7) Call in advance

This works well for fancier restaurants. If the chefs are caught off-guard, it’s not certain they can prepare foods to your liking. But if you call or email in advance, you can make sure that your requirements are met.

I’ve had success with this strategy, especially when emailing the hotels. Some chefs have responded personally, and were very eager to try something new.

Don’t over complicate things for them though. Just list some ingredients you can and can’t eat, and let them get creative.

8) Tip well

When making all of those special requests, it’s important to tip well. I try to give a generous 25% tip whenever I make special requests.

Coming next: exactly what to order at different types of restaurants (including steak houses!).

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February 1

I recently received the following question from a reader:

“How do I buy fruits and vegetables that are closest to the way our ancestors ate them? I don’t want to be eating these hybridized apples and giant unnatural strawberries, etc. How do I go back to finding original types of fruits before they were altered? How and what should I be shopping for? I trust my instincts, but my instincts tend to push me away from the extremely sweet, weird-tasting new fruits. What should I shop for and where should I be buying? I live in Illinois.”

This is an interesting question, and my answer may surprise you.

First, my follow-up question is: “Why would you want to eat foods close to the foods your ancestors ate?”

It’s probably because you’ve been told that those foods are somehow better, healthier, and more nutritious. They contained less sugar, more fiber, and perhaps more antioxidants.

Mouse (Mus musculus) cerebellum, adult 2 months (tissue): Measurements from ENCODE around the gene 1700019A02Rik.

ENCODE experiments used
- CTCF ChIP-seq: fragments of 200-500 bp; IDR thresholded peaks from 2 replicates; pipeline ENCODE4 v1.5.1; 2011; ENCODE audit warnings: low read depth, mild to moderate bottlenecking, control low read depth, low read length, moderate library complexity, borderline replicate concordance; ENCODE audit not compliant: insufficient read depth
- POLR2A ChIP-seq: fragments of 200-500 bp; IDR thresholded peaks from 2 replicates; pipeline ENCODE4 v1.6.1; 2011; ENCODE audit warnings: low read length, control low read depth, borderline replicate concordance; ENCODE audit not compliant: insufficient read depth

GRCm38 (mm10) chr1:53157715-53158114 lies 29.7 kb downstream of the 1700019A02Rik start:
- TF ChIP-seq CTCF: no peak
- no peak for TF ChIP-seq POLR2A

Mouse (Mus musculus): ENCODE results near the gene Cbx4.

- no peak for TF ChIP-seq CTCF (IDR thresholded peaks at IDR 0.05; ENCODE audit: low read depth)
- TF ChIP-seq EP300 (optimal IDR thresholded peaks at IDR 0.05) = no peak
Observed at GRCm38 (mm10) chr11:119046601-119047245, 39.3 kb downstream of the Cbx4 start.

You probably also have bought the common myth that hybridized foods are bad for health.

But let’s put things into perspective.

Our ancestors ate foods that they could find in their environment, and over the course of thousands upon thousands of generations, they altered these plants by selecting the ones that they preferred.

Our ancestors always preferred foods containing more calories (natural sugar), a manageable amount of fiber, and fewer natural toxins.

The plants we cultivate today are the most nutritious and digestible foods that humans ever had access to.

Trying to go back to wild foods entirely would not only be a mistake, it would actually be counterproductive. While it’s true that some wild plants are nutritious and offer some health benefits, designing a diet around wild plants would be extremely ill advised.

If you tried to live on wild fruits, such as the ones that chimpanzees live on, you would actually become sick and eventually die. That’s because humans are not adapted to live on wild plants. We are genetically adapted to foods with more available calories, fewer tannins and fewer natural toxins.

Richard Wrangham, from Harvard University, writes: